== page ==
Seniors to pay for shuttle service

$2 round-trip fee to offset cost of expanding service, county officials say

April 13, 2007|By Nia-Malika Henderson | Nia-Malika Henderson,sun reporter

Anne Arundel seniors and disabled residents who take the free county shuttle to doctors' appointments, grocery stores and senior centers will have to pay for the service starting this summer, county officials said.

The $2 fee for a round-trip ride will offset the cost of expanding the overburdened service, said Wayne Taylor, director of the Department of Aging and Disabilities.

"Currently we are 100 percent dependent on county government, and I think riders have to share the cost," Taylor said yesterday. "And we are going to charge everybody, no ifs, ands or buts about it."

Taylor said he is considering some form of relief for seniors who can't afford to pay. "We are not raising money just to raise money," Taylor said. "It's about making the transportation service better."

Last week, a transition team for County Executive John R. Leopold recommended that the county begin charging financially independent seniors for transportation and food provided by the Department of Aging to ensure those services will remain available to "the most needy."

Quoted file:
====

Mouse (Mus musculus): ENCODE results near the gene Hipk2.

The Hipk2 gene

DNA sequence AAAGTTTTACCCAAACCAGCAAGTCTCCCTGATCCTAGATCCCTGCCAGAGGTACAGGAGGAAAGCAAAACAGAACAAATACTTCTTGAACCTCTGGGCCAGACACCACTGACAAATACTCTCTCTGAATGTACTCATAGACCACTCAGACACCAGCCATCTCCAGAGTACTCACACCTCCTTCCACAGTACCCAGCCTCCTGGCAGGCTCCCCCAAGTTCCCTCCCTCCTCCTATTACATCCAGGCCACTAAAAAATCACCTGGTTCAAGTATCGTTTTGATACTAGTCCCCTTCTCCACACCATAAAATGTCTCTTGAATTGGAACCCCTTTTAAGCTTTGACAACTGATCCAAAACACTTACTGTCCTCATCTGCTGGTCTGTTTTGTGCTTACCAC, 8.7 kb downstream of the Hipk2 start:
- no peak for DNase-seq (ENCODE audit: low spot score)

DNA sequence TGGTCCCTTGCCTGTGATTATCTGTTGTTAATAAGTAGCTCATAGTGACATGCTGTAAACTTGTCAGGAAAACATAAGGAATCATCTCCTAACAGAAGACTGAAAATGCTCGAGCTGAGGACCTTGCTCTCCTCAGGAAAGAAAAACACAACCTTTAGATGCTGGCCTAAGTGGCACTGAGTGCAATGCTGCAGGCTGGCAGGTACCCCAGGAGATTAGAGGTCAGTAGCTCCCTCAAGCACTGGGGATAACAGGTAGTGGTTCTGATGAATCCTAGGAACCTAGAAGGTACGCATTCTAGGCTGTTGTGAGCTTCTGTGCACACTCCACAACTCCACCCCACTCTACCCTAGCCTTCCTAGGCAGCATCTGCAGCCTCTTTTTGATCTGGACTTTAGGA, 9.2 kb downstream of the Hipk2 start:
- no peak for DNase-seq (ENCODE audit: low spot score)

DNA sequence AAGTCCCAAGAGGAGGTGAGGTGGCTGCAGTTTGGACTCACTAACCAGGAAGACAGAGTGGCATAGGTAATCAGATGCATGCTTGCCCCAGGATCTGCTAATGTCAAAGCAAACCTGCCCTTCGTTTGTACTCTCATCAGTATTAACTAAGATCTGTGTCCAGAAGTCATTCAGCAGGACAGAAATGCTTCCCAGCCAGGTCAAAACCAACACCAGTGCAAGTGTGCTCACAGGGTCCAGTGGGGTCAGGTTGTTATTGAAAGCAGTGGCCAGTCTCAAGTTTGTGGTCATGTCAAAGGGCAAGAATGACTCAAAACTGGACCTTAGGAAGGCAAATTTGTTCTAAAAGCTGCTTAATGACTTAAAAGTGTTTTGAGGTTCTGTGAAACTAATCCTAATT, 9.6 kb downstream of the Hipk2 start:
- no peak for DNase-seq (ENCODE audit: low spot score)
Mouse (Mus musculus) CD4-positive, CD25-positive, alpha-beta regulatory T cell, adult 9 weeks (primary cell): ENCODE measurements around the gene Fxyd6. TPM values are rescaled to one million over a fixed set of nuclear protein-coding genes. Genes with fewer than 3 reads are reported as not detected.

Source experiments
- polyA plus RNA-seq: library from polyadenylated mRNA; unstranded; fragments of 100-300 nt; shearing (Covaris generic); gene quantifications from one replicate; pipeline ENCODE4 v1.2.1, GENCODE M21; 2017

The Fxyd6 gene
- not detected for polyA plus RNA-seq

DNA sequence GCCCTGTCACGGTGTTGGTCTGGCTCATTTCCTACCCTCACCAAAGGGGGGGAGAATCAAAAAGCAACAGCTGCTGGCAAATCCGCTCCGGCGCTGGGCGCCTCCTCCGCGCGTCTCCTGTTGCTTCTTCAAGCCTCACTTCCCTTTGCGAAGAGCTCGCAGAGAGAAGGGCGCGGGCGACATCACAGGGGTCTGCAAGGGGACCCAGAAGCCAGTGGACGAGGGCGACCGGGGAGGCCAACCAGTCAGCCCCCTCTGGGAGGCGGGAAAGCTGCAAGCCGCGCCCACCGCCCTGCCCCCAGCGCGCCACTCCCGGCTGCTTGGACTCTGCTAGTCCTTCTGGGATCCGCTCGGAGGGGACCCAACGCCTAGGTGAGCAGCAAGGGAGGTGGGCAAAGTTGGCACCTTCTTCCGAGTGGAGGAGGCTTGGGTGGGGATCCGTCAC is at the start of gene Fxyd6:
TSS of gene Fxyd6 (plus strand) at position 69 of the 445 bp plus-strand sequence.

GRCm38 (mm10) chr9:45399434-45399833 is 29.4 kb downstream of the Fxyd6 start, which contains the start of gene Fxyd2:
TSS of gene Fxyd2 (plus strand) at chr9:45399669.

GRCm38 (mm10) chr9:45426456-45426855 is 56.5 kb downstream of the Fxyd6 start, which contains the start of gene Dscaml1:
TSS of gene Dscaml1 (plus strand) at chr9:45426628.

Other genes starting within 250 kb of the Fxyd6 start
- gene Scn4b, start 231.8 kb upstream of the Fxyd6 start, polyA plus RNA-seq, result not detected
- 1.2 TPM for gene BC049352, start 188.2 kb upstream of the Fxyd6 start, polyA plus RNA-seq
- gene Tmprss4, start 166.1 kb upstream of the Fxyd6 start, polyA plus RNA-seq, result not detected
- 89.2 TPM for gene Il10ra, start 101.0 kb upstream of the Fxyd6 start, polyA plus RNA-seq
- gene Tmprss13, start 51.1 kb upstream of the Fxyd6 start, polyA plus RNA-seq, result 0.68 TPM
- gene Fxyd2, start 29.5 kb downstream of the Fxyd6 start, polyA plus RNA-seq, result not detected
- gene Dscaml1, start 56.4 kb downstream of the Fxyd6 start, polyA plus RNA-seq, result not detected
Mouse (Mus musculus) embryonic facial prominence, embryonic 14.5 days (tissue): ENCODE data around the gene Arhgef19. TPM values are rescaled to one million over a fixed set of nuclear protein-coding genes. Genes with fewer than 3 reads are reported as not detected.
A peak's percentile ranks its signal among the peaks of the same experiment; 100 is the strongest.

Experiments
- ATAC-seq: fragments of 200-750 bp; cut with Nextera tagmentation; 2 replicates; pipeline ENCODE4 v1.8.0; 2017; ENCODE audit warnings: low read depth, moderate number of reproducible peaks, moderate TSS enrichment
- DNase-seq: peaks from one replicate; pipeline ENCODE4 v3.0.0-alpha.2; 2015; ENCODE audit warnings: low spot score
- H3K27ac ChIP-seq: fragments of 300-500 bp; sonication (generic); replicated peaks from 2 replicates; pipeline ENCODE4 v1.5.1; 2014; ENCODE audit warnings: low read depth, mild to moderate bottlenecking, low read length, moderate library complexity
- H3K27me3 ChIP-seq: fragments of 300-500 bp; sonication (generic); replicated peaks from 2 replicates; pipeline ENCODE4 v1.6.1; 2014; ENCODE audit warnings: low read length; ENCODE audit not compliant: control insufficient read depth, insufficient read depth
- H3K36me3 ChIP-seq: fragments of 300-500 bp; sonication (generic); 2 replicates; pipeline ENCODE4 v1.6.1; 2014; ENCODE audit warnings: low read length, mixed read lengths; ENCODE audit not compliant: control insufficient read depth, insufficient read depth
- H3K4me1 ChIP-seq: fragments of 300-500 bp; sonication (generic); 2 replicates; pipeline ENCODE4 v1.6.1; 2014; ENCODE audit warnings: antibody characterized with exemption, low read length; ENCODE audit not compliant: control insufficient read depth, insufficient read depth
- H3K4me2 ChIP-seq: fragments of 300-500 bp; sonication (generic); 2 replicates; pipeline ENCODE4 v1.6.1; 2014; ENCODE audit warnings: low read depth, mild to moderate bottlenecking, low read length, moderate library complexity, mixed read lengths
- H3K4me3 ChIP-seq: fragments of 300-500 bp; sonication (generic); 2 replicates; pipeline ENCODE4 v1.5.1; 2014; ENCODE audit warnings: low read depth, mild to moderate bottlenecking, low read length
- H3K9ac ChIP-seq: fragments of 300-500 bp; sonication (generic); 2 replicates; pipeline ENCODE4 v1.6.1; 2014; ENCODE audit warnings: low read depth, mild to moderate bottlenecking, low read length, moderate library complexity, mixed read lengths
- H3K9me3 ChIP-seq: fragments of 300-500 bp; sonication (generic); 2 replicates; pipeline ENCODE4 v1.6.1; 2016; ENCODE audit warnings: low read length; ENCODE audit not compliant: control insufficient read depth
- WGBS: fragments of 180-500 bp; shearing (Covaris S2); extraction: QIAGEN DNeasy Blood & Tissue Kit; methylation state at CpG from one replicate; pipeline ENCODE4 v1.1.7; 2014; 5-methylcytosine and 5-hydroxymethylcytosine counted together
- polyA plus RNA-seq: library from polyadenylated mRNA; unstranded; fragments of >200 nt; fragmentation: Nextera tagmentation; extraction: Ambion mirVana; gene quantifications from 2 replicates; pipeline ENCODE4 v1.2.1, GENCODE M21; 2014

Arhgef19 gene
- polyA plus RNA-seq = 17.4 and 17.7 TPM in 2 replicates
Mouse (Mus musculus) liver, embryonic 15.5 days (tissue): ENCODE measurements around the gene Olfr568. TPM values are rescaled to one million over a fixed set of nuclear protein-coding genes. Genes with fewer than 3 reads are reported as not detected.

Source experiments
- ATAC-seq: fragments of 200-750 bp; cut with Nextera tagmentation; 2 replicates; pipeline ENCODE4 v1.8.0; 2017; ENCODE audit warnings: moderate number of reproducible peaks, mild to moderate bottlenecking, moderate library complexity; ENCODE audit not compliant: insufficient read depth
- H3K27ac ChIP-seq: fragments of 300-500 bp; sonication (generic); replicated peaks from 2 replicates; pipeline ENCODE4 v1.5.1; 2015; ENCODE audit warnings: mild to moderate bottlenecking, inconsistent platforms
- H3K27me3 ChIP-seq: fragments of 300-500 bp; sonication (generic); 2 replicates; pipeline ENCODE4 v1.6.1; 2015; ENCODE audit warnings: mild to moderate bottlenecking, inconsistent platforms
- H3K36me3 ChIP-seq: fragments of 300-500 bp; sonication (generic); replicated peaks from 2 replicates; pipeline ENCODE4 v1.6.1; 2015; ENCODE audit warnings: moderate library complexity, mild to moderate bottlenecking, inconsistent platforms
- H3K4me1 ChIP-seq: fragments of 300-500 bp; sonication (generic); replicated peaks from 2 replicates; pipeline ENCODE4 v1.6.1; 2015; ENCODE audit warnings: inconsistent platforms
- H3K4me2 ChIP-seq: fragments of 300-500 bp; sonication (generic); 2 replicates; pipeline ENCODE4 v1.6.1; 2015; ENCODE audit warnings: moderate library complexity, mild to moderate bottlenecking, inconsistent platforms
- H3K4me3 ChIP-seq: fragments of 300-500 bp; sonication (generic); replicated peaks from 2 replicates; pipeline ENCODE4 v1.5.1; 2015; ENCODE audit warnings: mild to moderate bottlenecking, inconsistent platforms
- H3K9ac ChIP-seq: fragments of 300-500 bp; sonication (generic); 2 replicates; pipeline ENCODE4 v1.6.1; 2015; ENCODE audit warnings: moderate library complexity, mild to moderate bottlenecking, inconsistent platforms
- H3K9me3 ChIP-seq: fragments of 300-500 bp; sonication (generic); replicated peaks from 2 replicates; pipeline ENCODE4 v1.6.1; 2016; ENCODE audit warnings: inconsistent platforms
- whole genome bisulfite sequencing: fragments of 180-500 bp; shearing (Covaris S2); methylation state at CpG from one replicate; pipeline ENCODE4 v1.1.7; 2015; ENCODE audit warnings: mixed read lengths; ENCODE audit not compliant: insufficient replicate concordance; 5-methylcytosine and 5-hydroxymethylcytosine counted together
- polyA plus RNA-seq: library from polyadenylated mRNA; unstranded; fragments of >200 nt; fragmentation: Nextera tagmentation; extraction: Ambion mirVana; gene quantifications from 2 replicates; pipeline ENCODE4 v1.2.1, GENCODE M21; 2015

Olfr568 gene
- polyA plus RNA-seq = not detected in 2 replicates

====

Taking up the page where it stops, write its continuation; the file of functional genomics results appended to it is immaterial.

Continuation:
"The reality is that people are living a lot longer. They are working a lot longer. There ought to be a needs-based test," Leopold said last week.

"Taxpayers don't expect us to be subsidizing the affluent."

The county spends $2.4 million annually to operate the van service for people ages 55 and up and the disabled. About 5,100 passengers take about 100,000 rides on 39 vans each year. Taylor said the service is overburdened and will likely be expanded, if enough revenue is generated from the new fee.

Starting in July, passengers will be charged $1 to be picked up and another $1 to be dropped off at the same location - trips in between the final destination will be free.

Taylor said he is also looking into billing insurance companies for transporting patients.

But at least one Annapolis senior who is on Medicare said she would have to pay for the service herself.

Geraldine Delores Kirby Jones, 72, is a double amputee who gets dialysis treatments at least three times per week. The retired government worker lives on about $900 per month, and spends about $200 on prescriptions. She would have to pay at least $36 extra per month to use the county van.

"I don't have the extra money to spend. I wish I did," she said. "It's going to be bad for me. It's a brand new expense. I haven't figured out what I have to cut back on."

The change could send more riders to Annapolis Transit, which offers an on-demand Brown route service. Though the city's bus system is facing a potential budget shortfall that could lead to cutbacks in county routes, Danielle Matland, director of Annapolis Transit, praised the county's decision.

"I am in full support, and I think what he's trying to do is excellent," she said. "It's a categorical change in perspective and a good use of public resources."

Sun reporter Phillip McGowan contributed to this article.

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